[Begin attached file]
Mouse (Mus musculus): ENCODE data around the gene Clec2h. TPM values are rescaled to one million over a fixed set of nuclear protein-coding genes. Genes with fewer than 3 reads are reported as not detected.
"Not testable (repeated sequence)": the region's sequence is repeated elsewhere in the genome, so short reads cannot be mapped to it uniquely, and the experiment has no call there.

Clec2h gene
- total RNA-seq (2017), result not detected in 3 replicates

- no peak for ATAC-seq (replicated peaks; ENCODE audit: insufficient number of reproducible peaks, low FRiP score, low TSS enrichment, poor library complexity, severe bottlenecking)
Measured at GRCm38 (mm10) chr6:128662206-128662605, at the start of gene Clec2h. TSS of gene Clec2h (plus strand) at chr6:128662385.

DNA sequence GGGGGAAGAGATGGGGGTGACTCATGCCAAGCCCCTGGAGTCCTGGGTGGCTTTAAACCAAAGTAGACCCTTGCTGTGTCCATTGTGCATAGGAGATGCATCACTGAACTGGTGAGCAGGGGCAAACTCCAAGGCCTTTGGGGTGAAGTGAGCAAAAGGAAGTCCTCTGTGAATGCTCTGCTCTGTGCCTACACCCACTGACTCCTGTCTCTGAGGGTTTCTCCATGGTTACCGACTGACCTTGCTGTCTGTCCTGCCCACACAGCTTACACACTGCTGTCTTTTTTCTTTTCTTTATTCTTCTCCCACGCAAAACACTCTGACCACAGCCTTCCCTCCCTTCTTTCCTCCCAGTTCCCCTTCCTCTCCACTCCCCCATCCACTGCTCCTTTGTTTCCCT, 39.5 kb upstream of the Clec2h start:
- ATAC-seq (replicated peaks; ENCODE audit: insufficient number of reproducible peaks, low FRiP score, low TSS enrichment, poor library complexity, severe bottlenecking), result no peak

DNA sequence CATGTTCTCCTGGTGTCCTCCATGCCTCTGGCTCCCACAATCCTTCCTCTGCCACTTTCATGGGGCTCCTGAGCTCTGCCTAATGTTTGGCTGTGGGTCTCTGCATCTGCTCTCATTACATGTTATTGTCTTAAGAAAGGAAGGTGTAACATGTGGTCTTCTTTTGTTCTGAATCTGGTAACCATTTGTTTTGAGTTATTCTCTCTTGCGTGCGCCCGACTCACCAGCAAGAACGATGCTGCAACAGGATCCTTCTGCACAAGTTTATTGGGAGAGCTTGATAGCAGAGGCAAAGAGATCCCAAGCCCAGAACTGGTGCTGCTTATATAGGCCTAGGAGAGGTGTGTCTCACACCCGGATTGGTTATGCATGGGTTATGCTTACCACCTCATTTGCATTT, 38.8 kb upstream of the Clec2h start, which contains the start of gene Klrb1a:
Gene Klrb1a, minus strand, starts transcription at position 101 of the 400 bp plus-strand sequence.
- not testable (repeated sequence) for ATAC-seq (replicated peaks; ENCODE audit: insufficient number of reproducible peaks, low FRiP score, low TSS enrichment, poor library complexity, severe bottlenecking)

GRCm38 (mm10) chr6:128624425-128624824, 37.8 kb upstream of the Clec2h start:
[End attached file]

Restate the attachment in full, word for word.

Mouse (Mus musculus): ENCODE data around the gene Clec2h. TPM values are rescaled to one million over a fixed set of nuclear protein-coding genes. Genes with fewer than 3 reads are reported as not detected.
"Not testable (repeated sequence)": the region's sequence is repeated elsewhere in the genome, so short reads cannot be mapped to it uniquely, and the experiment has no call there.

Clec2h gene
- total RNA-seq (2017), result not detected in 3 replicates

- no peak for ATAC-seq (replicated peaks; ENCODE audit: insufficient number of reproducible peaks, low FRiP score, low TSS enrichment, poor library complexity, severe bottlenecking)
Measured at GRCm38 (mm10) chr6:128662206-128662605, at the start of gene Clec2h. TSS of gene Clec2h (plus strand) at chr6:128662385.

DNA sequence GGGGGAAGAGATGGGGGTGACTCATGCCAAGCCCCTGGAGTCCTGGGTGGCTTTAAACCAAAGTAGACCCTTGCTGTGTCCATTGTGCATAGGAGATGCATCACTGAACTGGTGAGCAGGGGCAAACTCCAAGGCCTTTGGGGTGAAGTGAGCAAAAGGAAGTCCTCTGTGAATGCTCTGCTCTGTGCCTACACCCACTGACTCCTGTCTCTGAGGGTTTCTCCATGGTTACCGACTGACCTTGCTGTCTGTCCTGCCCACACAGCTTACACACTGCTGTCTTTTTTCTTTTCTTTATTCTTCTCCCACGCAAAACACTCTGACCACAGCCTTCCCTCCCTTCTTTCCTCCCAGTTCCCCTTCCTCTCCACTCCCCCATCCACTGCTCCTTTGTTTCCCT, 39.5 kb upstream of the Clec2h start:
- ATAC-seq (replicated peaks; ENCODE audit: insufficient number of reproducible peaks, low FRiP score, low TSS enrichment, poor library complexity, severe bottlenecking), result no peak

DNA sequence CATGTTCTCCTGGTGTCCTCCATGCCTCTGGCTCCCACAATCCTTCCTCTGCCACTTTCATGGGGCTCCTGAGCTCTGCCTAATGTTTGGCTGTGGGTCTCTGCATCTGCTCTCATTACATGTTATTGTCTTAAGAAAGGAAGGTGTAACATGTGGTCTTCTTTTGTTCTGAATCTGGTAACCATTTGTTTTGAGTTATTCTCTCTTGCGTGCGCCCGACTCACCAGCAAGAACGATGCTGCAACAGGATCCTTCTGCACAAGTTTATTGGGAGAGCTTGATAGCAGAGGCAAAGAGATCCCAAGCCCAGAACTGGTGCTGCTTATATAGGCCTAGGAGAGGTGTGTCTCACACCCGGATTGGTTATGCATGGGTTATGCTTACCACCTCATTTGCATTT, 38.8 kb upstream of the Clec2h start, which contains the start of gene Klrb1a:
Gene Klrb1a, minus strand, starts transcription at position 101 of the 400 bp plus-strand sequence.
- not testable (repeated sequence) for ATAC-seq (replicated peaks; ENCODE audit: insufficient number of reproducible peaks, low FRiP score, low TSS enrichment, poor library complexity, severe bottlenecking)

GRCm38 (mm10) chr6:128624425-128624824, 37.8 kb upstream of the Clec2h start: